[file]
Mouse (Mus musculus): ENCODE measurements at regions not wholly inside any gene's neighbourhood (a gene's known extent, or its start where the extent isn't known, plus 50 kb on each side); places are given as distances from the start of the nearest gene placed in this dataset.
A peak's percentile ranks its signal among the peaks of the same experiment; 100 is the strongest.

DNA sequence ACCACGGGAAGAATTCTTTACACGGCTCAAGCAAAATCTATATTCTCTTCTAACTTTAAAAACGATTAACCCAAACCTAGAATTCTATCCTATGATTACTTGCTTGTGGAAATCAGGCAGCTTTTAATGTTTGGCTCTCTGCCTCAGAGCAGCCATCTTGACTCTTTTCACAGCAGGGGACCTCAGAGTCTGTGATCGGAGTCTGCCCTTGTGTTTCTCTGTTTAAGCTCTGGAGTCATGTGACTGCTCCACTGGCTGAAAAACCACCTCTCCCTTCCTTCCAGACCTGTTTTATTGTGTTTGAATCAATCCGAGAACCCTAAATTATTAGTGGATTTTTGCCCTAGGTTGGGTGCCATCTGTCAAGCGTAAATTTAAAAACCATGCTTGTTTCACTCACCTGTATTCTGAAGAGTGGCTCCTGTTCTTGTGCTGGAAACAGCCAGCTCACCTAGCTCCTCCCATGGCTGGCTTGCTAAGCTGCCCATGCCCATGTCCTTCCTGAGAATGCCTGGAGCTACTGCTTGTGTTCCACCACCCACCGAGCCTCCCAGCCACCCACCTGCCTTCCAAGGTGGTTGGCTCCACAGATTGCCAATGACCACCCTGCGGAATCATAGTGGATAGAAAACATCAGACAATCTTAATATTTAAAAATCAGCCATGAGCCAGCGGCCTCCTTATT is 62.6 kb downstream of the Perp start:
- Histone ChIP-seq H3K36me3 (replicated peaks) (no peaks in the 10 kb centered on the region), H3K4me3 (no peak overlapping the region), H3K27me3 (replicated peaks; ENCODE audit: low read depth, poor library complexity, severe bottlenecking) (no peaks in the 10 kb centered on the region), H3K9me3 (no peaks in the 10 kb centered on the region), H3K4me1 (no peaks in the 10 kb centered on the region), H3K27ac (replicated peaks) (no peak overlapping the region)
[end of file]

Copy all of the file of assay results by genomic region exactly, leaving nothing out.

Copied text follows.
Mouse (Mus musculus): ENCODE measurements at regions not wholly inside any gene's neighbourhood (a gene's known extent, or its start where the extent isn't known, plus 50 kb on each side); places are given as distances from the start of the nearest gene placed in this dataset.
A peak's percentile ranks its signal among the peaks of the same experiment; 100 is the strongest.

DNA sequence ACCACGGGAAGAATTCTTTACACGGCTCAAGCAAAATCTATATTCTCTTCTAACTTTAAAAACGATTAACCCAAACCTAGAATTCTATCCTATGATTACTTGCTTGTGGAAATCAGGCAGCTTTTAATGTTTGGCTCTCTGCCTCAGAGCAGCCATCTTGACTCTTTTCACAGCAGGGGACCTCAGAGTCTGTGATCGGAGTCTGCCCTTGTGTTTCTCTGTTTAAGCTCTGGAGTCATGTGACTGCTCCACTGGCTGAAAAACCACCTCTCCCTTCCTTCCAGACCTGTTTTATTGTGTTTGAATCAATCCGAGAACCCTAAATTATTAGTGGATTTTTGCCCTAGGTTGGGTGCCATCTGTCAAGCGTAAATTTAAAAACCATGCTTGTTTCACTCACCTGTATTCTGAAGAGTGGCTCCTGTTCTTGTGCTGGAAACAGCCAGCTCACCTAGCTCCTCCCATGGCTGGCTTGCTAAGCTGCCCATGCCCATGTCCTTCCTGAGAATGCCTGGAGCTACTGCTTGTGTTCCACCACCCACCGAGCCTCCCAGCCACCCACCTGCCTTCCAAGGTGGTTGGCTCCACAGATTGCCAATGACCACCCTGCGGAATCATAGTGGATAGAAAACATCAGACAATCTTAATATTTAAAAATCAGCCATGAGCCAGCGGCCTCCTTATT is 62.6 kb downstream of the Perp start:
- Histone ChIP-seq H3K36me3 (replicated peaks) (no peaks in the 10 kb centered on the region), H3K4me3 (no peak overlapping the region), H3K27me3 (replicated peaks; ENCODE audit: low read depth, poor library complexity, severe bottlenecking) (no peaks in the 10 kb centered on the region), H3K9me3 (no peaks in the 10 kb centered on the region), H3K4me1 (no peaks in the 10 kb centered on the region), H3K27ac (replicated peaks) (no peak overlapping the region)